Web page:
Remember the strong string I put in my suitcase? Every young boy needs string. I always would go to the Post Lady Hazel, at the little window (first on the lobby floor, then on the playroom floor) and ask for a yard of string. She would always ask how big is that. I would hold out my arms as wide as I could to get the longest piece I could. Now what would that be for, asked the Post Lady ??? Remember the little black knife, well I used it to cut a branch about 3 foot long and no too thick, just right. It was to make a bow and arrow. The post office string (brown and hairy) was OK but not strong enough so that is why I brought that ball of strong twine with me. Yes, Mr. Smiley was told that I was cutting down the forest tree by tree. Still I had my bow and arrows.
Which I could not use around the hotel. Adventure with a capital “A” was shooting that bow in the air. The arrows weren’t that good, the reeds were straight but flew off course all the time. Simple fun and it took days of playing to even get it right but I had all the time in the world (what a great feeling).

I always looked forward to seeing my friends arrive at the lake. They were known as…The Todt boys, Carol and Al from Rye, Gwynne from Little Neck, Sybil from Forest Hills, Alan (he could not hear but I learned a lot from him for my life yet to be) Joyce Kastner, and on and on. Then my friends who lived at the lake. I could always count on them being there when ever I arrived, Kenny, Suzie, Bud, Art, and Smiley. We were the young and wild bunch. Well as wild as kids can be at that time in a simpler world.

If a person is going to live by a lake he best know how to SWIM!! My experience was quite successful being I’m writing this now. At about 6/7 years of age, I had my first lesson in the cold (only to those persons who did not know how great the lake is) water next to the Wildmere dock. Held by a pole and belt around the waist, the lifeguard would have me swim back and forth. While all the swimmer kids played on without me. One day I borrowed a small red tube from a friend (I think it was Alfee Reeves) to use to jump off the dock.. I ran and jumped and the tube flew up and over my head and I was in 20 plus feet of water. Needless to say I swam like a flash to the stone steps and got out to the screams of a frightened mother. YES I DID it!!!! Of course after that there was no stopping me…. Lessons and lessons of proper swimming came after that. One more beautiful aspect of the Mountain was now mine.

What story of the Lake and my family would be complete without great mention of my sister Alexandra. I was the thorn of her existence, the brother from hell. Our mom would say, “please keep an eye on your brother don’t let him get in trouble”. So there we were, brother (wild boy) and Sister who wanted to hang with her friends but without me. Her love of riding brought me to the stable. I became a stable brat. She could ride like the wind and loved it. It also separated us so that she could hang with her friends. Try as she did I could not be lost. Hide and seek where no one ever came to find you, wasn’t a great game but it worked. Witches cave for scary stories was an afternoon fun walk and there were scary stories.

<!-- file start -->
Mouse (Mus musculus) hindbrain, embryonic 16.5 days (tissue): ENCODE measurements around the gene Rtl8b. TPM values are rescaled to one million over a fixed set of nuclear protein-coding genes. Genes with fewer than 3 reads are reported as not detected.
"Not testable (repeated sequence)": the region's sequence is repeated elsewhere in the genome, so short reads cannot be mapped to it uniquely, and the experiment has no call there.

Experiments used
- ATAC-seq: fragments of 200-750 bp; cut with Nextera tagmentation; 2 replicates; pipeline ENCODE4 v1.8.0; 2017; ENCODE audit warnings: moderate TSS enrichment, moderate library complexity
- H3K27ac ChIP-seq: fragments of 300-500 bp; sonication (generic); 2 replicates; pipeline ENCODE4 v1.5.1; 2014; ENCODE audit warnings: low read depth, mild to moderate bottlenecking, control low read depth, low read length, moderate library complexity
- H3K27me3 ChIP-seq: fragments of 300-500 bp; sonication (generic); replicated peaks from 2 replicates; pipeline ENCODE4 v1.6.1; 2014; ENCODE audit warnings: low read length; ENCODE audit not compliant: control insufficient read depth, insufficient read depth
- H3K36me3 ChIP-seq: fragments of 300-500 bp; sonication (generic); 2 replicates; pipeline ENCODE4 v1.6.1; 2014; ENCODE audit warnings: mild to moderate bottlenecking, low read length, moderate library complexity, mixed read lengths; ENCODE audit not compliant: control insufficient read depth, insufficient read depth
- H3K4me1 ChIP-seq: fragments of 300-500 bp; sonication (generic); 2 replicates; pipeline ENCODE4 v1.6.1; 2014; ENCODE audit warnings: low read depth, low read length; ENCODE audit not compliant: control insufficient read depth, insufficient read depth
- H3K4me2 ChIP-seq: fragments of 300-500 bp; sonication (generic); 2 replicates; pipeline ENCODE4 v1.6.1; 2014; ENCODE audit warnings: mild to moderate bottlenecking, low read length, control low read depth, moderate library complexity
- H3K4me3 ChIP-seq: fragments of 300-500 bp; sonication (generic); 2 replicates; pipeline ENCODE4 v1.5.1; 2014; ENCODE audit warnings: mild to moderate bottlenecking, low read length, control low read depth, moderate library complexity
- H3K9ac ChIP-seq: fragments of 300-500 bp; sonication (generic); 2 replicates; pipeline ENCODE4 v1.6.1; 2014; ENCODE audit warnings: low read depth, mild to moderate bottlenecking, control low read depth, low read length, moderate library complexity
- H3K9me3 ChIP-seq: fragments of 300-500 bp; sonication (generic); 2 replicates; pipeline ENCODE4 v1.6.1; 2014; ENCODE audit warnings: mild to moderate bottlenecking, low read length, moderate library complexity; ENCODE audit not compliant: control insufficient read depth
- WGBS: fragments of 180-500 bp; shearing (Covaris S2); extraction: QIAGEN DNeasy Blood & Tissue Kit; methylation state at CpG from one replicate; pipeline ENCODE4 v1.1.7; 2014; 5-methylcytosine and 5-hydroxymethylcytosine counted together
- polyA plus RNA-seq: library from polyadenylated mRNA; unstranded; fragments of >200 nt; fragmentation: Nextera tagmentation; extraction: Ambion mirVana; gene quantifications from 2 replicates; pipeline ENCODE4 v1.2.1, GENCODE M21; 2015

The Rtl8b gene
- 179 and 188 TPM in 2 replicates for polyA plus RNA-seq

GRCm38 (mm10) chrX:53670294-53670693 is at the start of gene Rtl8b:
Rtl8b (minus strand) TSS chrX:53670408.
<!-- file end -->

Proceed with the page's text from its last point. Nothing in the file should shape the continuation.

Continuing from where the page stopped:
We talked about riding just before. It was the place in time that my love of horses first started. At about 7 I was on my first horse. The riding master a tall thin man called Brownie, placed me up and onto the biggest horse I had ever seen. It shook as if a fly had landed and everyone laughed except me. That was the start of many a hundreds of hours in the saddle I spent at My Lake. I now live in Montana and have my own horse and mule. Some dreams do come true.

I must say my father (who arrived on Friday night-till after supper on Sunday) was a generous man for being able to have us stay for such a long time at the lake. There was always an arrival time and departure time set and held fast to. Once an exception was made and it was so very special. The arrival of our friends had been miss scheduled and we were set to leave one week before they were. When my father arrived that Friday night there I was waiting by the rocks to the side of the gatehouse (I often walked to the gatehouse to meet him) with such a long face he could tell there was something wrong. He was ready to take us home that Sunday. I begged so hard to stay just one more week, please just one more week. He said after checking with my mom he would see. It would be all right if we had the room still. Off we go, me trailing him down the hall (I loved to run in) to the reservations office. They’re sat the man who held my destiny, my future week, and my happiness. MR. GORDON